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We love stories of dramatic breakthroughs and neat endings: The lone inventor cracks the technical challenge, saves the day, the end. These are the recurring tropes surrounding new technologies.
Unfortunately, these tropes can be misleading when we’re actually in the middle of a technology revolution. It’s the prototypes that get too much attention rather than the complex, incremental refinement that truly delivers a breakthrough solution. Take penicillin. Discovered in 1928, the medicine didn’t actually save lives until it was mass-produced 15 years later.
History is funny that way. We love our stories and myths about breakthrough moments, but oftentimes, reality is different. What really happens — those often long periods of refinement — make for far less exciting stories.
This is where we’re currently at in the artificial intelligence (AI) and machine learning (ML) space. Right now, we’re seeing the excitement of innovation. There have been amazing prototypes and demos of new AI language models, like GPT-3 and DALL-E 2.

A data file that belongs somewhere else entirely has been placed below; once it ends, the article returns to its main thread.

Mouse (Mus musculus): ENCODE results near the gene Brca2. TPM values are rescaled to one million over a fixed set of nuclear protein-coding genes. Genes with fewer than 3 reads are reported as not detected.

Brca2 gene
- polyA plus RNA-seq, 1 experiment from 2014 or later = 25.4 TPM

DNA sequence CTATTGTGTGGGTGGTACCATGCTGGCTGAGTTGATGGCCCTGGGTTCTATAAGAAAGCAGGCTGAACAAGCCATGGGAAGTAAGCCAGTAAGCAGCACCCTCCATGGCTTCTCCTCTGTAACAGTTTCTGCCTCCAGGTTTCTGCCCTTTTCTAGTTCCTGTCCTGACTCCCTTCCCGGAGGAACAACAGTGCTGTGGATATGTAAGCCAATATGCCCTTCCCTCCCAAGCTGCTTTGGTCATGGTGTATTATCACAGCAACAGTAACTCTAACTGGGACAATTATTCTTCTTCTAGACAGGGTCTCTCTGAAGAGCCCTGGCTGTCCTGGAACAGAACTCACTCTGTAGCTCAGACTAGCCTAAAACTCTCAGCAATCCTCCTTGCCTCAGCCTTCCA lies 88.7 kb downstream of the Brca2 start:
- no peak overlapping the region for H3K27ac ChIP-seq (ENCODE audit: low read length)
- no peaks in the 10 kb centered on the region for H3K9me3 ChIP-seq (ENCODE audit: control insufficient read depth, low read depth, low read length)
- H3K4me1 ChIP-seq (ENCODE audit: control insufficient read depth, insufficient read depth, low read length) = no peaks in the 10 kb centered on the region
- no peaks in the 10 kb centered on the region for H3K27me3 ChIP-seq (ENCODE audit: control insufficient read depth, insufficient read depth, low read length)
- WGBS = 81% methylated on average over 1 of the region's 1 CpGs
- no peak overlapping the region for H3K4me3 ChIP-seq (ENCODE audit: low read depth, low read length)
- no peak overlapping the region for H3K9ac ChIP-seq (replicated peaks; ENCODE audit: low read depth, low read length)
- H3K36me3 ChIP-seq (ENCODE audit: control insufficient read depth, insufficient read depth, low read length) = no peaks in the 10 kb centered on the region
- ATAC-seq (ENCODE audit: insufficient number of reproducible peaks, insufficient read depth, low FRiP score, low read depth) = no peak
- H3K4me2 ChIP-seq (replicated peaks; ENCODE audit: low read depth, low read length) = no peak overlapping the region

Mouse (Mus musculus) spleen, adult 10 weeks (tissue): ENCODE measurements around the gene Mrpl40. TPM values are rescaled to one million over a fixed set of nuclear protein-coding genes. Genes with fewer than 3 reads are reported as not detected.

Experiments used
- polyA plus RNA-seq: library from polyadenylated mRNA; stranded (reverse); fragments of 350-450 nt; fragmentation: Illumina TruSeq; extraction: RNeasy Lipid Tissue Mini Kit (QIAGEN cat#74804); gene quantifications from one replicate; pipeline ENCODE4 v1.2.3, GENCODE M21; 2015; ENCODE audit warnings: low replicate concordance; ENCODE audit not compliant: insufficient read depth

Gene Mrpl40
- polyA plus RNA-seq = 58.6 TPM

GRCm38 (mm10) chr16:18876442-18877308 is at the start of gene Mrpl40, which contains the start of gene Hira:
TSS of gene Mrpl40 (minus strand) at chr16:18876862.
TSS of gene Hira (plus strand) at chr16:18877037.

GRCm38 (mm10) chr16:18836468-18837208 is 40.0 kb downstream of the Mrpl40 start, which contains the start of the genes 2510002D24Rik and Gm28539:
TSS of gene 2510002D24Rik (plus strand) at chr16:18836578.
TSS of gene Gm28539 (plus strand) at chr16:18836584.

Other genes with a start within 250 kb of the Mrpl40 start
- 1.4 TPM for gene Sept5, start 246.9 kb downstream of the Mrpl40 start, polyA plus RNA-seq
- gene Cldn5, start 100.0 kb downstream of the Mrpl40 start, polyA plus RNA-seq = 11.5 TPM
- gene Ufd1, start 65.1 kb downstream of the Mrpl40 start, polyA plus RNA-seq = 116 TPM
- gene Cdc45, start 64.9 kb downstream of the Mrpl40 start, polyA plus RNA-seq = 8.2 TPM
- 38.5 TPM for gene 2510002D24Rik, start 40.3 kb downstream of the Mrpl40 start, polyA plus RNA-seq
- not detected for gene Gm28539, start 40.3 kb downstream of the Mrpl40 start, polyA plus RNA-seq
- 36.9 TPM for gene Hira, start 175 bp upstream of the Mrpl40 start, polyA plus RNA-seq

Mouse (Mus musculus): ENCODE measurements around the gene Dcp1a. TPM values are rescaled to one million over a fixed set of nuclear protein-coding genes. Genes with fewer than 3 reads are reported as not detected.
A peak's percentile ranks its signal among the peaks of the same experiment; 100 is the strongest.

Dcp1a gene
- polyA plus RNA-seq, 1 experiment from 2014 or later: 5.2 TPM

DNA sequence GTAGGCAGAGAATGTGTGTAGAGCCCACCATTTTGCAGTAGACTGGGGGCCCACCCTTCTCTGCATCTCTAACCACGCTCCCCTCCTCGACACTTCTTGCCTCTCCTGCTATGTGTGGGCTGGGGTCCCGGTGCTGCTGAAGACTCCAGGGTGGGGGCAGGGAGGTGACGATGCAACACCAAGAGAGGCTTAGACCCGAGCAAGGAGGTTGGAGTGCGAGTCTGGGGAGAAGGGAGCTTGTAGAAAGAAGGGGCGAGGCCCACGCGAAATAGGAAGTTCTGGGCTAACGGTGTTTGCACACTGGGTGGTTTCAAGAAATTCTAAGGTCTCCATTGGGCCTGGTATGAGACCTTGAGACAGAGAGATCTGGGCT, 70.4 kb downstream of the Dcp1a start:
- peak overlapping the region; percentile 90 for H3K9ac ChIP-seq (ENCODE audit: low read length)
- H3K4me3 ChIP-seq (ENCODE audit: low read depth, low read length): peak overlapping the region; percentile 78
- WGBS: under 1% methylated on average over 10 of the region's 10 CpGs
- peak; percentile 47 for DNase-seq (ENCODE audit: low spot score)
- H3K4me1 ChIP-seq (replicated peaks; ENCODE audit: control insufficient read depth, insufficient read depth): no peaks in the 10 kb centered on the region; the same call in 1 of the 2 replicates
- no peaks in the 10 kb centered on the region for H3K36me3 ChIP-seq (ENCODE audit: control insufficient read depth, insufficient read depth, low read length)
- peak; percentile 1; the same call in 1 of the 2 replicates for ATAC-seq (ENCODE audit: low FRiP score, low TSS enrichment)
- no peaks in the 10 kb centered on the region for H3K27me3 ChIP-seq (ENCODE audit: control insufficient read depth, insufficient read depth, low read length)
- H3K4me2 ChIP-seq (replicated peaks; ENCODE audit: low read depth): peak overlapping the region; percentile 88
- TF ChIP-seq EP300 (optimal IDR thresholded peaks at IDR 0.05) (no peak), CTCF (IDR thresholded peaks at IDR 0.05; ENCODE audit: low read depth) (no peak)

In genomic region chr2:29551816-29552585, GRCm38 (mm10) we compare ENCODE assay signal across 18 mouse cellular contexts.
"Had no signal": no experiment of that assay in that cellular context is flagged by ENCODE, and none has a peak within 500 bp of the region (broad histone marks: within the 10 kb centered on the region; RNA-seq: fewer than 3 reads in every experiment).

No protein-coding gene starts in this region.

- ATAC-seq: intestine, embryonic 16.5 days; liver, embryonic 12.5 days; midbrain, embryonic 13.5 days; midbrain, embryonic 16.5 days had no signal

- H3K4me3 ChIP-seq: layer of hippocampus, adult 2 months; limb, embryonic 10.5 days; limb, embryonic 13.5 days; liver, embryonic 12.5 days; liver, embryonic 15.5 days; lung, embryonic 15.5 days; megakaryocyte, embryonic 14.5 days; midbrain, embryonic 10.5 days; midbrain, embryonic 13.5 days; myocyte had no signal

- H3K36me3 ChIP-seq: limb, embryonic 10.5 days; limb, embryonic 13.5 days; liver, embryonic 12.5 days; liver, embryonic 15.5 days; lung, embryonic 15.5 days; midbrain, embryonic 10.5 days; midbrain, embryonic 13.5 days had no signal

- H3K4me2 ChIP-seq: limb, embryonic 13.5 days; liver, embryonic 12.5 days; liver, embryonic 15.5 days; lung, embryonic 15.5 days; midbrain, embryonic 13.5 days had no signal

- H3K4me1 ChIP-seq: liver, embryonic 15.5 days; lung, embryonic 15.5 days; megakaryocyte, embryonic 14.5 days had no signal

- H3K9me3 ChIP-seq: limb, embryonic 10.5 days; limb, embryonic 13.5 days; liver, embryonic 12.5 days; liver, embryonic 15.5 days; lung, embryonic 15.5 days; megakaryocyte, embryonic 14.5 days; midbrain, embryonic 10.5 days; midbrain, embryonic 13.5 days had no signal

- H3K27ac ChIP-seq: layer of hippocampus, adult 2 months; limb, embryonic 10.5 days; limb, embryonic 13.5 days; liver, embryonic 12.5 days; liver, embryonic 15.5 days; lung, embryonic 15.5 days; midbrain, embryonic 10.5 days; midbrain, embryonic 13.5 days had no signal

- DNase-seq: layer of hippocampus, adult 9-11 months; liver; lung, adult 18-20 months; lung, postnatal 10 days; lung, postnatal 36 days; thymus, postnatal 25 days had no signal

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Regardless of the splash they made, these kinds of large language models haven’t revolutionized industries yet — including ones like customer support, where the impact of AI is especially promising, never mind general business cases.
AI for customer experience: Why haven’t bots had more impact?
The news about new prototypes and tech demos often focuses on the model’s “best case” performance: What does it look like on the golden path, when everything works perfectly? This is often the first evidence that disruptive technology is arriving. But, counter-intuitively, for many problems, we …